As a history teacher, I am very fond of primary sources. In our credential programs, history teachers are taught how to integrate primary sources into our classroom instruction. We are taught that primary sources bring learning alive and allow students to analyze, gain perspectives, and overall do the work of great historians.
Knowing the many beauties of primary sources, I used them as frequently as possible. My students analyzed visuals and texts from various eras of American history, and when they did, there was a heightened level of engagement and learning in the classroom. I was sold on primary sources and convinced I knew all of the ways they helped students access historical information—I was so wrong.
I never even realized the actual beauty of primary sources until I saw Tom Brokaw talk at the Harvard Kennedy School of Government forum. Mr. Brokaw shared his experiences covering the falling of the Berlin Wall. While he discussed the historical climate of the time period and inserted his personal anecdotes, I couldn’t help but notice the awe that was in the air. He was an exemplary example of a primary source that could ignite a passion for history. Participants of all ages were hanging on his every word, and I was falling in love with history all over again.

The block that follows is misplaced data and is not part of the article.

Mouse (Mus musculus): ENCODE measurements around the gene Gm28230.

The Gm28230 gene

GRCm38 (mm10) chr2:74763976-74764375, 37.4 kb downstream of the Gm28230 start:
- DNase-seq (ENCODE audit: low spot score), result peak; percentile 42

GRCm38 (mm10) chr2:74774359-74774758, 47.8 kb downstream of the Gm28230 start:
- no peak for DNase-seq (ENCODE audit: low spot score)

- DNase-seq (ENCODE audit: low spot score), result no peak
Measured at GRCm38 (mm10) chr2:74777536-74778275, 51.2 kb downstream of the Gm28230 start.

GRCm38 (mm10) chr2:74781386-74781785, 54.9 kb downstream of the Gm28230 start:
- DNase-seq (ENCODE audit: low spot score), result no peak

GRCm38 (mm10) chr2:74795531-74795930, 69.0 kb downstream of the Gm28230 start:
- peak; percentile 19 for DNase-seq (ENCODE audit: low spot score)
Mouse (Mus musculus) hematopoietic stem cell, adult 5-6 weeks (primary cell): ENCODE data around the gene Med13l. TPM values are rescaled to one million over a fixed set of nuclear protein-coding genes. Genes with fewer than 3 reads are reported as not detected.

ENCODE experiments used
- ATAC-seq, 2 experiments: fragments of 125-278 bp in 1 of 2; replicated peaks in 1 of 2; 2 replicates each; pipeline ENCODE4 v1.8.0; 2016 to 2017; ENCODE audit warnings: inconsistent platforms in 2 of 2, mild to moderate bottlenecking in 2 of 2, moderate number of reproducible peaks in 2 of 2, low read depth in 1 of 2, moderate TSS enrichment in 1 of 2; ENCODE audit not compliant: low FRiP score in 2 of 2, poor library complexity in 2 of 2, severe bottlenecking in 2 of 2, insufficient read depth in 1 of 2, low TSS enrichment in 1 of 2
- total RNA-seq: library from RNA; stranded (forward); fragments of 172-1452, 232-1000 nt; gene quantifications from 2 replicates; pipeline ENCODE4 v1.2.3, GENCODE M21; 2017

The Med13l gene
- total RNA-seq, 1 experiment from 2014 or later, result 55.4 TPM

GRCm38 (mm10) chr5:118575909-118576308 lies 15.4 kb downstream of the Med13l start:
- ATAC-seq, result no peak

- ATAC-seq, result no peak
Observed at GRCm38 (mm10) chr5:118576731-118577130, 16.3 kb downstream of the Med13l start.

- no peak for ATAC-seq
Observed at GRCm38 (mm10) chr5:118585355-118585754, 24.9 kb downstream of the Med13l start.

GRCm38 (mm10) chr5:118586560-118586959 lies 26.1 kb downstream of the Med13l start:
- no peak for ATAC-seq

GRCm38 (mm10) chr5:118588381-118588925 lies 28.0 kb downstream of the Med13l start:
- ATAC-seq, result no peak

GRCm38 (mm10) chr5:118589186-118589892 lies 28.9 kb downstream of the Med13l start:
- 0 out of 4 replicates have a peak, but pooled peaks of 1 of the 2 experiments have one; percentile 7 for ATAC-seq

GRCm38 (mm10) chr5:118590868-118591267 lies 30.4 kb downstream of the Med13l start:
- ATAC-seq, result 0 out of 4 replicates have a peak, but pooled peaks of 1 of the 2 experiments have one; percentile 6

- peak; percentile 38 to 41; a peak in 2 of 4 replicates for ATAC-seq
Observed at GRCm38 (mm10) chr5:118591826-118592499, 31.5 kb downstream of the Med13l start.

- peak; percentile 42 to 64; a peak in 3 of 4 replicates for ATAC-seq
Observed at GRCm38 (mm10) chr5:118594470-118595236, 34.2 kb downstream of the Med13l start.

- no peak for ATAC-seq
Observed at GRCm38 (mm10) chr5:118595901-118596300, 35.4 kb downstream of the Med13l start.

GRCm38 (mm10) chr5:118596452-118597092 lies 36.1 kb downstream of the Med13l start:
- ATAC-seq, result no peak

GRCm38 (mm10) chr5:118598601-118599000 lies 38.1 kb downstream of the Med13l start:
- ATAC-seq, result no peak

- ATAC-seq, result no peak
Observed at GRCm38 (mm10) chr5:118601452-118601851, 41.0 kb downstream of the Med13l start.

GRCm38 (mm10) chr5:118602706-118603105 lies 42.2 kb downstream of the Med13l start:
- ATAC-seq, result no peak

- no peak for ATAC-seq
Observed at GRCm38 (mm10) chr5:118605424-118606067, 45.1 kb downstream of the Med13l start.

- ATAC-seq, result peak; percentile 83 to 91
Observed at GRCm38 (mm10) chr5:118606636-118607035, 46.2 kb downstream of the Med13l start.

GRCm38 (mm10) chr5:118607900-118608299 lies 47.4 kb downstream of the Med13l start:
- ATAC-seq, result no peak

For all of my teacher readers, I realize Tom Brokaw can’t visit all of our classrooms—although I highly recommend he go on tour—I just merely wanted to remind us all of the magical topic we are teaching. Its easy to get bogged down in district mandates, standardized assessments, and textbooks that its easy to lose sight of our passion for history. Whether its watching a documentary, reading a piece of historical fiction, or going to see Tom Brokaw speak, I encourage all teachers, to take time to fuel your passion (whatever it is) and integrate it back into your classrooms.
As educators we aspire to create lifelong learners, but we can’t forget to lead by example.